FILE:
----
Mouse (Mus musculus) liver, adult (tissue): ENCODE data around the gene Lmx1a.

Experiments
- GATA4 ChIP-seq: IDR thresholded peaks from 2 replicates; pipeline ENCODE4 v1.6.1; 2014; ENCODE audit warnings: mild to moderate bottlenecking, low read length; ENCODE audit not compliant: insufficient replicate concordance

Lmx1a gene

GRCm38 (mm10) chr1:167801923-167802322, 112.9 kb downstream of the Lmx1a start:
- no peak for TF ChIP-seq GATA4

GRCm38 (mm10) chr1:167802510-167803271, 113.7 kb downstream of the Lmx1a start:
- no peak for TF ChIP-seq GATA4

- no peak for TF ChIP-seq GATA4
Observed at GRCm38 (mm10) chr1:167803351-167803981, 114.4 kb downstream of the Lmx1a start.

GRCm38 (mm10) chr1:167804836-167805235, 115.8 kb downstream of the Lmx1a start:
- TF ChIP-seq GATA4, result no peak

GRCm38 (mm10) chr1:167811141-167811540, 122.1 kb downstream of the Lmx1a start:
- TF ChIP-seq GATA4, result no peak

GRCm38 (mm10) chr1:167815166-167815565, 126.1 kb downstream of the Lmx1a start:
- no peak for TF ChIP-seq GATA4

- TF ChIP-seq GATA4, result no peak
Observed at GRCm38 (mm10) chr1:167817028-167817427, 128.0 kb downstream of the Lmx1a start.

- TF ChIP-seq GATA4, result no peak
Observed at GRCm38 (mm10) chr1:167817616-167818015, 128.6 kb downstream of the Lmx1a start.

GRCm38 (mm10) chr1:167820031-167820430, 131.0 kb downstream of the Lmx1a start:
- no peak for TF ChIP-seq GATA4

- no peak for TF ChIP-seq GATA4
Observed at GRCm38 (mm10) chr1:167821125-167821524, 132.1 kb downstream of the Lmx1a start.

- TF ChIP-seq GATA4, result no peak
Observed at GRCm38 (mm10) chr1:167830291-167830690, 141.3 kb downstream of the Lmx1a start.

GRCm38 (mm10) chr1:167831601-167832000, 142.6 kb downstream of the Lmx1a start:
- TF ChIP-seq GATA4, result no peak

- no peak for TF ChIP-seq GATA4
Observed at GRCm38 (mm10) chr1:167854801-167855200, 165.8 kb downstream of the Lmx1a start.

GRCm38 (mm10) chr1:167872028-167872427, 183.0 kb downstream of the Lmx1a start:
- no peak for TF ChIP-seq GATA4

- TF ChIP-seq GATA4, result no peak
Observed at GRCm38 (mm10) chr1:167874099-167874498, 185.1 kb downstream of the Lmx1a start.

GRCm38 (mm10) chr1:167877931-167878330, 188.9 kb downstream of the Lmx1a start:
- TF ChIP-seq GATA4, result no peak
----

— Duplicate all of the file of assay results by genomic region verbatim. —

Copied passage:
Mouse (Mus musculus) liver, adult (tissue): ENCODE data around the gene Lmx1a.

Experiments
- GATA4 ChIP-seq: IDR thresholded peaks from 2 replicates; pipeline ENCODE4 v1.6.1; 2014; ENCODE audit warnings: mild to moderate bottlenecking, low read length; ENCODE audit not compliant: insufficient replicate concordance

Lmx1a gene

GRCm38 (mm10) chr1:167801923-167802322, 112.9 kb downstream of the Lmx1a start:
- no peak for TF ChIP-seq GATA4

GRCm38 (mm10) chr1:167802510-167803271, 113.7 kb downstream of the Lmx1a start:
- no peak for TF ChIP-seq GATA4

- no peak for TF ChIP-seq GATA4
Observed at GRCm38 (mm10) chr1:167803351-167803981, 114.4 kb downstream of the Lmx1a start.

GRCm38 (mm10) chr1:167804836-167805235, 115.8 kb downstream of the Lmx1a start:
- TF ChIP-seq GATA4, result no peak

GRCm38 (mm10) chr1:167811141-167811540, 122.1 kb downstream of the Lmx1a start:
- TF ChIP-seq GATA4, result no peak

GRCm38 (mm10) chr1:167815166-167815565, 126.1 kb downstream of the Lmx1a start:
- no peak for TF ChIP-seq GATA4

- TF ChIP-seq GATA4, result no peak
Observed at GRCm38 (mm10) chr1:167817028-167817427, 128.0 kb downstream of the Lmx1a start.

- TF ChIP-seq GATA4, result no peak
Observed at GRCm38 (mm10) chr1:167817616-167818015, 128.6 kb downstream of the Lmx1a start.

GRCm38 (mm10) chr1:167820031-167820430, 131.0 kb downstream of the Lmx1a start:
- no peak for TF ChIP-seq GATA4

- no peak for TF ChIP-seq GATA4
Observed at GRCm38 (mm10) chr1:167821125-167821524, 132.1 kb downstream of the Lmx1a start.

- TF ChIP-seq GATA4, result no peak
Observed at GRCm38 (mm10) chr1:167830291-167830690, 141.3 kb downstream of the Lmx1a start.

GRCm38 (mm10) chr1:167831601-167832000, 142.6 kb downstream of the Lmx1a start:
- TF ChIP-seq GATA4, result no peak

- no peak for TF ChIP-seq GATA4
Observed at GRCm38 (mm10) chr1:167854801-167855200, 165.8 kb downstream of the Lmx1a start.

GRCm38 (mm10) chr1:167872028-167872427, 183.0 kb downstream of the Lmx1a start:
- no peak for TF ChIP-seq GATA4

- TF ChIP-seq GATA4, result no peak
Observed at GRCm38 (mm10) chr1:167874099-167874498, 185.1 kb downstream of the Lmx1a start.

GRCm38 (mm10) chr1:167877931-167878330, 188.9 kb downstream of the Lmx1a start:
- TF ChIP-seq GATA4, result no peak